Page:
Crash Is A Wreck

by Aaron on April 22, 2005

in Movie Reviews 

  • Title: Crash
  • IMDB: link

crash-posterRacism is a difficult subject to broach cinematically. It’s all too easy to reduce it’s complexities and ignore the underlying reasons for racial tensions all together. Pithy moments of clarity and harsh realizations may make for good viewing, but they hardly touch on the lasting and deep seated effects of our prejudices. Paul Haggis (screenwriter of Million Dollar Baby) makes his directorial debut with Crash, a sprawling look at the seemingly endless well of racism in L.A., but for all its multiple storylines and enlightened moments all that’s left in the end is the idea that deep down we’re all just fundamentally damaged beyond repair, just simmering until that one moment brings our inner racist to the forefront.

Crash tells the story of a various L.A. residents as they careen into one another in what makes for a mind-boggling series of coincidences. Seemingly random events emerge into a pattern of overlapping storylines which are too rushed and slighted to serve as anything more than a cursory glance at these characters’ lives.

A detective (Don Cheadle) deals with the political bargaining of racism while two beat cops (Matt Dillion and Ryan Phillippe) both transcend and exemplify the almost institutionalized racism of the L.A. police department. A district attorney (Brendan Frasier) spins his recent carjacking to political advantage while his wife (Sandra Bullock) discovers her privileged life is nothing more than a never-ending pattern of anger and fear directed at everyone around her.

A television director (Terrance Howard) and his wife (Thandie Newton) suffer the humiliation of overt and discreet racial bias both professional and personal, while two carjackers expound on the racial overtones of seemingly ordinary events while ignoring their own racist views. And finally, a Persian man’s (Shaun Toub) perceived and experienced attacks result in an unfocused need for revenge.

With Crash’s massive cast, sprawling storylines, and L.A. setting, the comparisons to Paul Thomas Anderson’s far superior Magnolia are pretty easy to make. Haggis further blurs the line by including a montage sequence set to a very Aimee Mann-esque tune and a finale that’s more plausible than a rain of frogs, but just as miraculous. But where Magnolia dealt with our need for personal redemption, Crash gives us characters who are irredeemable. Haggis’s view of racial tension in America is one that’s both incredibly myopic and overly simple. Everyone is a racist in this world. All it takes is the right moment for those prejudices to come through and when confronted with implicit and explicit racial bias, his characters act only in their immediate self-interest seemingly unable to stand up against what they know to be wrong.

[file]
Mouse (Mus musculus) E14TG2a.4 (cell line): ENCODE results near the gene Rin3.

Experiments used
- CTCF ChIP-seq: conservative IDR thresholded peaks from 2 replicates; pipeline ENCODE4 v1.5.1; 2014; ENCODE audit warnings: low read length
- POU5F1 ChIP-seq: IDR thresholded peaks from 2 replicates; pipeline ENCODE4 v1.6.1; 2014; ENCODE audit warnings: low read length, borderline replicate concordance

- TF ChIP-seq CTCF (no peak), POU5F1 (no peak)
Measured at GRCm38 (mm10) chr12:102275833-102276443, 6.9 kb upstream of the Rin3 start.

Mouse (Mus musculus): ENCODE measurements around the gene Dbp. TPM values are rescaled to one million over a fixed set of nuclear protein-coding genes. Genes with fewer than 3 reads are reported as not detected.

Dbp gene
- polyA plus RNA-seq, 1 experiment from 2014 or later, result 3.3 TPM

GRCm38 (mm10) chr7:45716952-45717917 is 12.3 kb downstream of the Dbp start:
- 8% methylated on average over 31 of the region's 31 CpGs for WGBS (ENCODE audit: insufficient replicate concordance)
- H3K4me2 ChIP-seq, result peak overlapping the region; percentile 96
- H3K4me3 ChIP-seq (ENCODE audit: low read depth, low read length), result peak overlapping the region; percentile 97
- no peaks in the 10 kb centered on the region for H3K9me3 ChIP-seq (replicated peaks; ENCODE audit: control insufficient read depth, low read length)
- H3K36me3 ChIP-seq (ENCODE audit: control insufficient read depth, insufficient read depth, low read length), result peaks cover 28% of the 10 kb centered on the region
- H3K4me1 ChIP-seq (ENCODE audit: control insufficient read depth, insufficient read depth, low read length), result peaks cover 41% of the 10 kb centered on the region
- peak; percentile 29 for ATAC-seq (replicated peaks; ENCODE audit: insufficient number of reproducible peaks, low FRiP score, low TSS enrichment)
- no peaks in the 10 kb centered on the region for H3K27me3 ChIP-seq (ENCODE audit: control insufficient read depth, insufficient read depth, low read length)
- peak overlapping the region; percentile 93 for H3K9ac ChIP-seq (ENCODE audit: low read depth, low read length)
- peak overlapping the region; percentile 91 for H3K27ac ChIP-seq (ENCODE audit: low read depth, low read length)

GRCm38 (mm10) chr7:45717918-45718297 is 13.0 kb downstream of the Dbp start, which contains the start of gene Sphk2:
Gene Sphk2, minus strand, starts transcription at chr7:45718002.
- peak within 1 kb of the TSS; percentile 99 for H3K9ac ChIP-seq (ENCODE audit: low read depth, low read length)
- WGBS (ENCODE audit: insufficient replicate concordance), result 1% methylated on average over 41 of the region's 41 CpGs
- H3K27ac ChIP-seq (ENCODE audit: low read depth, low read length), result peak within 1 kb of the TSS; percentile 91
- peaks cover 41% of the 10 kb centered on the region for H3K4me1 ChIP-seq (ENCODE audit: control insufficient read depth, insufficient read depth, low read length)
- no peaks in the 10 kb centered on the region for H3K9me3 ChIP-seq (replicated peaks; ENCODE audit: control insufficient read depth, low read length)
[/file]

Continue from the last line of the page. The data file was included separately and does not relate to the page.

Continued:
To be sure the technical aspects of this film work exceptionally well, as the storylines bleed into one another with ease, and the use of transitions makes for a seamless blend. I can’t imagine I’d have ever praised the acting in a film starring Brendan Fraiser, Sandra Bullock, and Tony Danza, but the performances in Crash work to the extent the writing lets them. Cheadle is excellent as always, as is a surprising Matt Dillion. Rapper Chris “Ludacris” Bridges makes a fine serious film debut as the philosophizing carjacker forced to deal with the damage he commits. Ryan Phillipe’s mostly silent perfomance as the young cop trying to do the right thing only to be confronted with his own misconceptions is particularly powerful, but with so little screen time his character’s actions seem almost random. It’s obvious these actors know they are dealing with an important subject, and they do their best to lend the film what weight and impact it manages to convey, but with so many stories and such a heavy-handed approach to such a delicate subject, it’s impossible for these actors to break out from the thumbnail sketches and caricatures Haggis has saddled them with.

Broken down into ever thinning slices, every life can be reduced to sainthood or damnation. Context is everything. Even the most vile character can be sympathetic when we’re shown their point of view, but Crash relies only on confrontation and it’s after effects to explore it’s characters. The idea that we’re all just one bad moment away from displaying our deepest prejudices is too cynical a conclusion that this film makes again and again. A few lines of expository dialogue is no substitute for context and background, and without them it’s unfair to draw conclusions about characters at their most vulnerable or worst. It would be easy to dismiss Crash as an outsider’s view of American racial relations (Writer/Director Paul Haggis is Canadian), but judging from his work on Million Dollar Baby, Haggis takes a dim view of humanity overall and that almost-misanthropy comes through in nearly every scene.

Crash fits into 100 minutes a subject that even a 12 part mini-series couldn’t do justice, and while I certainly think the state of racial relations in the U.S. is a worthy topic of discussion and exploration, I’m left thinking that perhaps Haggis should have left well enough alone. It’s almost unworthy as a discussion starter, as Crash offers no explanations, alternatives, nor solutions instead merely content to highlight our worst behaviors while ignoring our ability to rise above those instincts.

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